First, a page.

Lawsourcing campaigns can provide significant benefits, including greater brand awareness and loyalty and increased sales. In recent years, social media and modern technology have provided a powerful platform and a set of tools for companies that want to fight back. By leveraging public support, companies can advance their legal and public-relations goals. Consider the case of Hampton Creek Foods Inc., a small San Francisco-based food producer.



1. D. Orozco, “The Use of Legal Crowdsourcing (‘Lawsourcing’) as a Means to Achieve Legal, Regulatory and Policy Objectives,” American Business Law Journal 53, no. 1 (forthcoming in 2016).

2. J.P. Kahn, “The Inc. 100 Portfolio,” Inc., May 1986,

3. A.C. Kaufman, “Hellman’s Mayo Drops Lawsuit Against Eggless ‘Just Mayo,’” Huffington Post, Dec. 19, 2014,

4. See U.S. Food and Drug Administration warning letter to Hampton Creek Foods, Aug. 12, 2015,; see also M. Koren, “The True Meaning of Mayonnaise,” The Atlantic, Aug. 25, 2015,

5. J. Bidgood, “Chicken Chain Says Stop, but T-Shirt Maker Balks,” New York Times, Dec. 5, 2011, A12.

6. A. Thurlow, “Challenge to Craft Beer Taprooms Is Withdrawn,” Jacksonville Business Journal, Jan. 28, 2015.

7. R. Wilson, “Auto Dealers Move to Block Tesla Sales Model in State Capitals,” Washington Post, March 12, 2014; see also Orozco, “The Use of Legal Crowdsourcing (‘Lawsourcing’).”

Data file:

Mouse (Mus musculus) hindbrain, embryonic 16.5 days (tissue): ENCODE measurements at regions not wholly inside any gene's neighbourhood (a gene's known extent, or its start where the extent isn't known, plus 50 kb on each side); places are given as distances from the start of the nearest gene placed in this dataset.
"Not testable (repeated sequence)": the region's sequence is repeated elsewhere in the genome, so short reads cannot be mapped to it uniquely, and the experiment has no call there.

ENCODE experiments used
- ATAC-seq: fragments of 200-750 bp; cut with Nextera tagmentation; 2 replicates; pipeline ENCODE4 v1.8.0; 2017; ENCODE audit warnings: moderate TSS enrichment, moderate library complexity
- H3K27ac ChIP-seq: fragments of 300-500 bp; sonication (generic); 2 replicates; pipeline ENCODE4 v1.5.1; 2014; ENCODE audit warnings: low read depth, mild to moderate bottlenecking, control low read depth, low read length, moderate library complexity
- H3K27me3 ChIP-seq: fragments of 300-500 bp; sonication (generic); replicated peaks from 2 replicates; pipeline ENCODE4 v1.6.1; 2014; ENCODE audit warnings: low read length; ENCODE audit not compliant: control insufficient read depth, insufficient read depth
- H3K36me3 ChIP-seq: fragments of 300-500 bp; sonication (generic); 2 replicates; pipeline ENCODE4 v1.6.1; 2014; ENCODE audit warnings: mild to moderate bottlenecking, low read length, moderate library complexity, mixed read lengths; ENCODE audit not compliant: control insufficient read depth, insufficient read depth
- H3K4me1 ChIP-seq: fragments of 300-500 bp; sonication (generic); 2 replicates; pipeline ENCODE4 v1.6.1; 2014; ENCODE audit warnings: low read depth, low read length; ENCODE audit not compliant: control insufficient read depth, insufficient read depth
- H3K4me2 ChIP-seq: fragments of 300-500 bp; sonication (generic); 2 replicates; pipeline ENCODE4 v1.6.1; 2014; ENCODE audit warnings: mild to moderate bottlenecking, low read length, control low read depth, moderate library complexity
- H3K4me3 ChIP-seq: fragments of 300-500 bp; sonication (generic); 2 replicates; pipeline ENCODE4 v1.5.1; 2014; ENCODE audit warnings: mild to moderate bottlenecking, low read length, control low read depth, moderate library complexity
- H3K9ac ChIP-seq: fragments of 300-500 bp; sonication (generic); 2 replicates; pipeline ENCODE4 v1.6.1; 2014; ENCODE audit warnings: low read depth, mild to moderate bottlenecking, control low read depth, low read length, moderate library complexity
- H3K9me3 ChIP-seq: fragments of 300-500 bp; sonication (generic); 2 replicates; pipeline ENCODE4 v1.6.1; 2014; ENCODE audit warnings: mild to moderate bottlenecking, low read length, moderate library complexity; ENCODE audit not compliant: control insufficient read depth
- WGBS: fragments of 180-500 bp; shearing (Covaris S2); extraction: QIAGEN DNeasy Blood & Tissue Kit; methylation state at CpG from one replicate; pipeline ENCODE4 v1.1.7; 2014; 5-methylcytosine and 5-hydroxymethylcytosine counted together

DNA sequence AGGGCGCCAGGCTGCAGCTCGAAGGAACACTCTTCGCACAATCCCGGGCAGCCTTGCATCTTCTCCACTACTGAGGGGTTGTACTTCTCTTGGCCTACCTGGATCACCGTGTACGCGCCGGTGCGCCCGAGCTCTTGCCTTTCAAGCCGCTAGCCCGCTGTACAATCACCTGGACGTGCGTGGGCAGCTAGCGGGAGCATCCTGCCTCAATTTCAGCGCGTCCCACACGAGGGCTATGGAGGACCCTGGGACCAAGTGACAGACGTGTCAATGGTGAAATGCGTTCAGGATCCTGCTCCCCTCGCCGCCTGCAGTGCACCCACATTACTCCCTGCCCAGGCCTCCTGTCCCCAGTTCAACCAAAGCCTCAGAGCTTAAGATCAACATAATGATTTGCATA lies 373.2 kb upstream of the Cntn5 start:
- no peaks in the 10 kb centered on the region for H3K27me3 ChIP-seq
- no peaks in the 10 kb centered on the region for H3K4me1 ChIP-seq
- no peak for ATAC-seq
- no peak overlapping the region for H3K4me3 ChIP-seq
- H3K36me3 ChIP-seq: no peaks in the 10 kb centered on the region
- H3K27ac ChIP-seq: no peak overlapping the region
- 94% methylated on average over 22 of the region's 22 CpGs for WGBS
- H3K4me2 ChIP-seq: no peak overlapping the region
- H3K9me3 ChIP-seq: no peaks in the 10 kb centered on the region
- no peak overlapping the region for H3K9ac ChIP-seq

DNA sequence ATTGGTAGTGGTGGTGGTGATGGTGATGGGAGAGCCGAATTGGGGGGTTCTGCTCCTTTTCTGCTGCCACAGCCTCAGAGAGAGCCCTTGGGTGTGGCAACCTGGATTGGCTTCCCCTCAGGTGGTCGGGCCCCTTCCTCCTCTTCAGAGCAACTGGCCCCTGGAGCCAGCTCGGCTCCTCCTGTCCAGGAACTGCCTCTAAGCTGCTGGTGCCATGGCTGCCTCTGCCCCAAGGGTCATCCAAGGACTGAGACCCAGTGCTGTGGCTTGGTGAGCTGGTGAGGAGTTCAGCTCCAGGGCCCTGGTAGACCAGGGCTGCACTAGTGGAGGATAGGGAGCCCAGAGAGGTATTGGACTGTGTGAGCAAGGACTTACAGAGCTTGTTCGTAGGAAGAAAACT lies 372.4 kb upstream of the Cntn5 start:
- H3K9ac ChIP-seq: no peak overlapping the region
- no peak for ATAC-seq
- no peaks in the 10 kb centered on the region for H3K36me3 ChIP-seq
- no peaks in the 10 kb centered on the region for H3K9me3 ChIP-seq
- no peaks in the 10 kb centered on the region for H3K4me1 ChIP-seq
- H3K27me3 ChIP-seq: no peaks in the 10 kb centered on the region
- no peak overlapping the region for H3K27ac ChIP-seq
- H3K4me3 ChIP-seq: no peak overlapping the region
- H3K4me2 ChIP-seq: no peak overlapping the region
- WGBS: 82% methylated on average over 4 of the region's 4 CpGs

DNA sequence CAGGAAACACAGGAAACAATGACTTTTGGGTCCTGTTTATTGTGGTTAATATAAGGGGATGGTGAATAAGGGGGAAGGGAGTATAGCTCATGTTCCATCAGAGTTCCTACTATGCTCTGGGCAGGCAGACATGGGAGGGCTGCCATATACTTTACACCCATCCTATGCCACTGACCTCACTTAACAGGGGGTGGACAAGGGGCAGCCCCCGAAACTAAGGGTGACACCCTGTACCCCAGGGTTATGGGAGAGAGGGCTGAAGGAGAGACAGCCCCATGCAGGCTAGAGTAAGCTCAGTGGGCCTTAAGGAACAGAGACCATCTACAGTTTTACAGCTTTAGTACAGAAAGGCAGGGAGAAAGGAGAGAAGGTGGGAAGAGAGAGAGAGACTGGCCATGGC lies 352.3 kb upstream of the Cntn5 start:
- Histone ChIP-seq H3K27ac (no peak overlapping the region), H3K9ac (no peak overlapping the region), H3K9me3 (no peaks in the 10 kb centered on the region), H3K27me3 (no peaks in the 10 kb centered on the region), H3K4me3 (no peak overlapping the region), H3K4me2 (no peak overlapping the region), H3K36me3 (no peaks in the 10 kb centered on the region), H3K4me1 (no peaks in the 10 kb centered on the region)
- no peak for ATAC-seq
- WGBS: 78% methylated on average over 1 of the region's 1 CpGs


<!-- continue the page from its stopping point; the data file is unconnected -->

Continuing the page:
8. C. Dougherty and M. Isaac, “Airbnb and Uber Mobilize Vast User Base to Sway Policy,” New York Times, Nov. 5, 2015, B1.

9. “TEDxSIT: Bo Muller Moore ‘Accidental Activist,’” Youtube video, June 17, 2012,

10. D.P. Baron, “The Nonmarket Strategy System,” MIT Sloan Management Review 37, no. 1 (fall 1995): 73-85.

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Comments (5)
Kerri Smith
I'd like to see an analysis of the degree to which large companies are already playing this Social Media PR game without an external threat they have to beat back down into submission with heavy legal threats - and the influence they yeild due to their large budgets as a normal (probably tax deductable) cost of doing business? Same goes for the Alphabet Agencies - obviously paid trolls galore on all manner of web chat sites, certainly not limited to social media, all to influence and distract from actual issues be they greenwashing, profit camoflage or opinion steering, this is pro-active 'lore-saucing'. Interesting article, food for thought (pun intended).